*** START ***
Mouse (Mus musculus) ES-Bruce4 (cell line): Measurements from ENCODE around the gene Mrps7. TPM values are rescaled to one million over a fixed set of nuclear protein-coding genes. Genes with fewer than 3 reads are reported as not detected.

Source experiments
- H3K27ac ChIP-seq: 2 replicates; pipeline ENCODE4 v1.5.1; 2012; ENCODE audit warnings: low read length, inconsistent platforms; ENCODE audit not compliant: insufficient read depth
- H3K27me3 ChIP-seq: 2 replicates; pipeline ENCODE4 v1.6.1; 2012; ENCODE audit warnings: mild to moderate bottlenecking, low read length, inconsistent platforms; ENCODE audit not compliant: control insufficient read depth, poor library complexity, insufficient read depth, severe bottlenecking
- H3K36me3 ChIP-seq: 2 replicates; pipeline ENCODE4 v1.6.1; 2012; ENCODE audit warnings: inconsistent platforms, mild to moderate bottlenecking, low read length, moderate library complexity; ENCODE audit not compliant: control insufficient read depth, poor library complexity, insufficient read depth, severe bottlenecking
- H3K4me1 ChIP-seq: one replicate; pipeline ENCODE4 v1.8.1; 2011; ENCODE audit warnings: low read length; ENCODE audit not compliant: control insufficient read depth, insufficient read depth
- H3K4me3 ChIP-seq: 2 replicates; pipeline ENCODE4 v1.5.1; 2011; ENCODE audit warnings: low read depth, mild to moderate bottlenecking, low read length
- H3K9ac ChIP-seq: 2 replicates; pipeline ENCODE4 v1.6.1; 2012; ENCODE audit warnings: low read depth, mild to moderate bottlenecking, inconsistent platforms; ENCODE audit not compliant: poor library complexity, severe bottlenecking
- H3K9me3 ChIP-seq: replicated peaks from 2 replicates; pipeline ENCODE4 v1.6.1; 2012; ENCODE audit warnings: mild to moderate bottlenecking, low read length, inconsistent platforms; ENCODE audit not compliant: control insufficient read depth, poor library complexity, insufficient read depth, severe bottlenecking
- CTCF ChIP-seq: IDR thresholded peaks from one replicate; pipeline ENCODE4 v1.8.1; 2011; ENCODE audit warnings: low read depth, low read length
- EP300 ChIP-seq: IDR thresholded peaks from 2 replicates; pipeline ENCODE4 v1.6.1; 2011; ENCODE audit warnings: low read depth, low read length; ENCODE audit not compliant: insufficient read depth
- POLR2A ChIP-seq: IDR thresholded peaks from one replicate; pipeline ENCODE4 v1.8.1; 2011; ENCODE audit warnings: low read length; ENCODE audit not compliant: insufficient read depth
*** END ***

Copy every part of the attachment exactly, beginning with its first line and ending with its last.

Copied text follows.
Mouse (Mus musculus) ES-Bruce4 (cell line): Measurements from ENCODE around the gene Mrps7. TPM values are rescaled to one million over a fixed set of nuclear protein-coding genes. Genes with fewer than 3 reads are reported as not detected.

Source experiments
- H3K27ac ChIP-seq: 2 replicates; pipeline ENCODE4 v1.5.1; 2012; ENCODE audit warnings: low read length, inconsistent platforms; ENCODE audit not compliant: insufficient read depth
- H3K27me3 ChIP-seq: 2 replicates; pipeline ENCODE4 v1.6.1; 2012; ENCODE audit warnings: mild to moderate bottlenecking, low read length, inconsistent platforms; ENCODE audit not compliant: control insufficient read depth, poor library complexity, insufficient read depth, severe bottlenecking
- H3K36me3 ChIP-seq: 2 replicates; pipeline ENCODE4 v1.6.1; 2012; ENCODE audit warnings: inconsistent platforms, mild to moderate bottlenecking, low read length, moderate library complexity; ENCODE audit not compliant: control insufficient read depth, poor library complexity, insufficient read depth, severe bottlenecking
- H3K4me1 ChIP-seq: one replicate; pipeline ENCODE4 v1.8.1; 2011; ENCODE audit warnings: low read length; ENCODE audit not compliant: control insufficient read depth, insufficient read depth
- H3K4me3 ChIP-seq: 2 replicates; pipeline ENCODE4 v1.5.1; 2011; ENCODE audit warnings: low read depth, mild to moderate bottlenecking, low read length
- H3K9ac ChIP-seq: 2 replicates; pipeline ENCODE4 v1.6.1; 2012; ENCODE audit warnings: low read depth, mild to moderate bottlenecking, inconsistent platforms; ENCODE audit not compliant: poor library complexity, severe bottlenecking
- H3K9me3 ChIP-seq: replicated peaks from 2 replicates; pipeline ENCODE4 v1.6.1; 2012; ENCODE audit warnings: mild to moderate bottlenecking, low read length, inconsistent platforms; ENCODE audit not compliant: control insufficient read depth, poor library complexity, insufficient read depth, severe bottlenecking
- CTCF ChIP-seq: IDR thresholded peaks from one replicate; pipeline ENCODE4 v1.8.1; 2011; ENCODE audit warnings: low read depth, low read length
- EP300 ChIP-seq: IDR thresholded peaks from 2 replicates; pipeline ENCODE4 v1.6.1; 2011; ENCODE audit warnings: low read depth, low read length; ENCODE audit not compliant: insufficient read depth
- POLR2A ChIP-seq: IDR thresholded peaks from one replicate; pipeline ENCODE4 v1.8.1; 2011; ENCODE audit warnings: low read length; ENCODE audit not compliant: insufficient read depth